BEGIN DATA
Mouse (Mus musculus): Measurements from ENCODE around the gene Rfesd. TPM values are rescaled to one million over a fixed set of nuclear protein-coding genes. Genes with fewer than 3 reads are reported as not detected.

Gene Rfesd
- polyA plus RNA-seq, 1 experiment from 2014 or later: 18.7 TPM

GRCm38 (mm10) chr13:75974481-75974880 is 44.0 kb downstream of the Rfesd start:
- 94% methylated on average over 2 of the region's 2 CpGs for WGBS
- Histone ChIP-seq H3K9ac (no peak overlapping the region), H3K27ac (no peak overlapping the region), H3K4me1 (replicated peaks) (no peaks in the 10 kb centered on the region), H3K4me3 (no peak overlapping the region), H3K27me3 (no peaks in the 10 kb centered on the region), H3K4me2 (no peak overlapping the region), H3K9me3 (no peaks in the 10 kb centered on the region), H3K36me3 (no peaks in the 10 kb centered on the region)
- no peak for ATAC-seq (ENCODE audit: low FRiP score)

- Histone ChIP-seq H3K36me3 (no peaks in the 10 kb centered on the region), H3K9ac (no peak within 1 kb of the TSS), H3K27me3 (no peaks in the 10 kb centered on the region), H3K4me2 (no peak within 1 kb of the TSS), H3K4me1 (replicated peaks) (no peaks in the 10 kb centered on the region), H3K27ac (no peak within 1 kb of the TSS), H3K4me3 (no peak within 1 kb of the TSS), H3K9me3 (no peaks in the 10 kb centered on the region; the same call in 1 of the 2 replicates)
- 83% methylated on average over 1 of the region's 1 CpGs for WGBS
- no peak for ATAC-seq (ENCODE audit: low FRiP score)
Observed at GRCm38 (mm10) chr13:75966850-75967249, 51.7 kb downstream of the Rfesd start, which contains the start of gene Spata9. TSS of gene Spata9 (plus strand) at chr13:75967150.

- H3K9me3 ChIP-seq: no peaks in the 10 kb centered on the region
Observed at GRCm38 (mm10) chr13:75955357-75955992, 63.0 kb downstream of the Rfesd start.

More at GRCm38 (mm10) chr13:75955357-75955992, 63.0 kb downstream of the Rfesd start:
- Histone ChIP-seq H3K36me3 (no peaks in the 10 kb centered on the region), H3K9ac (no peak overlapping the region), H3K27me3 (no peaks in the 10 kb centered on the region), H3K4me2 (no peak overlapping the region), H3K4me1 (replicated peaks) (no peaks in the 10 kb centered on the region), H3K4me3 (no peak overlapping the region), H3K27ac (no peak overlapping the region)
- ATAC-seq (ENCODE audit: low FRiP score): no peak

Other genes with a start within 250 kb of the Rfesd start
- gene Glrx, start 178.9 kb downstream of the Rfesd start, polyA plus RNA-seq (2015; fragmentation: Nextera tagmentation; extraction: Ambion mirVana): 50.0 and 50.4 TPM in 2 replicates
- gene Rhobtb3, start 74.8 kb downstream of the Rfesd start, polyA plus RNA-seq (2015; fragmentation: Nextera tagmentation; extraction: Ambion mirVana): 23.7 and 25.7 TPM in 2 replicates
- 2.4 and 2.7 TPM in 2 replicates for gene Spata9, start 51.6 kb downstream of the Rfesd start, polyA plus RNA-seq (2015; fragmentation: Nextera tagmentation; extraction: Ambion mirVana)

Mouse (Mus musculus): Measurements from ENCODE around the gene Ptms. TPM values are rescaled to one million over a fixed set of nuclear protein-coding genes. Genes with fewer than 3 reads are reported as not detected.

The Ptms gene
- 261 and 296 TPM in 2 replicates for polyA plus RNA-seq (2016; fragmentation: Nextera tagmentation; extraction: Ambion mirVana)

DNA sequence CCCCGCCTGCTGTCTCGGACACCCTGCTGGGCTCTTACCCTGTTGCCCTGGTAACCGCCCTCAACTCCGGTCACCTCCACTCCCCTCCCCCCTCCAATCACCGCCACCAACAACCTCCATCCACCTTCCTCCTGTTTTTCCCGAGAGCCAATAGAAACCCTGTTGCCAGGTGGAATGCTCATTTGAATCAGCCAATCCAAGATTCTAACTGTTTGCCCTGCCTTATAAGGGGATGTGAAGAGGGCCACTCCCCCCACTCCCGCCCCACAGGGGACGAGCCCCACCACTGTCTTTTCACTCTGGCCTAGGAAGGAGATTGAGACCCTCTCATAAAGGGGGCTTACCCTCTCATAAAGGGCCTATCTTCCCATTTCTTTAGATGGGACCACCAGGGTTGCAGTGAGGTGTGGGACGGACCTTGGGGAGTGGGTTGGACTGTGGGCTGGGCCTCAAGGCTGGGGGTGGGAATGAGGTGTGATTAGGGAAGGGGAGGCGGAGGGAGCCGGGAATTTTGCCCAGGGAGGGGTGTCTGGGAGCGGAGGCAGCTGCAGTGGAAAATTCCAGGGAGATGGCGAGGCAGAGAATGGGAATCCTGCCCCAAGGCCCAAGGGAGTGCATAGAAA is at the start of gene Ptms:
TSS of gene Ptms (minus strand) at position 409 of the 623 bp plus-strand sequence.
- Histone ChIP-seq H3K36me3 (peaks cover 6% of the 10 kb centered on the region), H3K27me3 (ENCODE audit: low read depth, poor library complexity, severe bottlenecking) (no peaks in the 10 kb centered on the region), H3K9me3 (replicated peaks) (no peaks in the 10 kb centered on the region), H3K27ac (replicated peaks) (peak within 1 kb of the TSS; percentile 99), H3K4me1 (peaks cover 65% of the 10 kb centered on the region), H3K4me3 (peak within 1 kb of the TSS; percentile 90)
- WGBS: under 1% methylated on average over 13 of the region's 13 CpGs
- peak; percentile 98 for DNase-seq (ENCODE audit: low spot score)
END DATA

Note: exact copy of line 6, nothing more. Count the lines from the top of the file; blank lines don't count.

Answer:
- Histone ChIP-seq H3K9ac (no peak overlapping the region), H3K27ac (no peak overlapping the region), H3K4me1 (replicated peaks) (no peaks in the 10 kb centered on the region), H3K4me3 (no peak overlapping the region), H3K27me3 (no peaks in the 10 kb centered on the region), H3K4me2 (no peak overlapping the region), H3K9me3 (no peaks in the 10 kb centered on the region), H3K36me3 (no peaks in the 10 kb centered on the region)